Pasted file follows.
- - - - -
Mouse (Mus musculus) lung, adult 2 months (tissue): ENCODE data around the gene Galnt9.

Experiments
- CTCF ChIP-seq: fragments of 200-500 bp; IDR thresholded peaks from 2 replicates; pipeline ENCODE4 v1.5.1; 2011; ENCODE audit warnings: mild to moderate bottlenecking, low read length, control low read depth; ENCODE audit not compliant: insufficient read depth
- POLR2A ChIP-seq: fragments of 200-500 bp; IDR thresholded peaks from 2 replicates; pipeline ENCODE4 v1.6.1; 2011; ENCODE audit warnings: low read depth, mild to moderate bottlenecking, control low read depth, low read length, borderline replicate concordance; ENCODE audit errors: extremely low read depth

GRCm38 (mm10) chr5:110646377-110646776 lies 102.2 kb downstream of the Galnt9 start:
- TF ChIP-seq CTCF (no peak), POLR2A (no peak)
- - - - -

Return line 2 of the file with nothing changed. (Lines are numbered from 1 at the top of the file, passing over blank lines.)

Experiments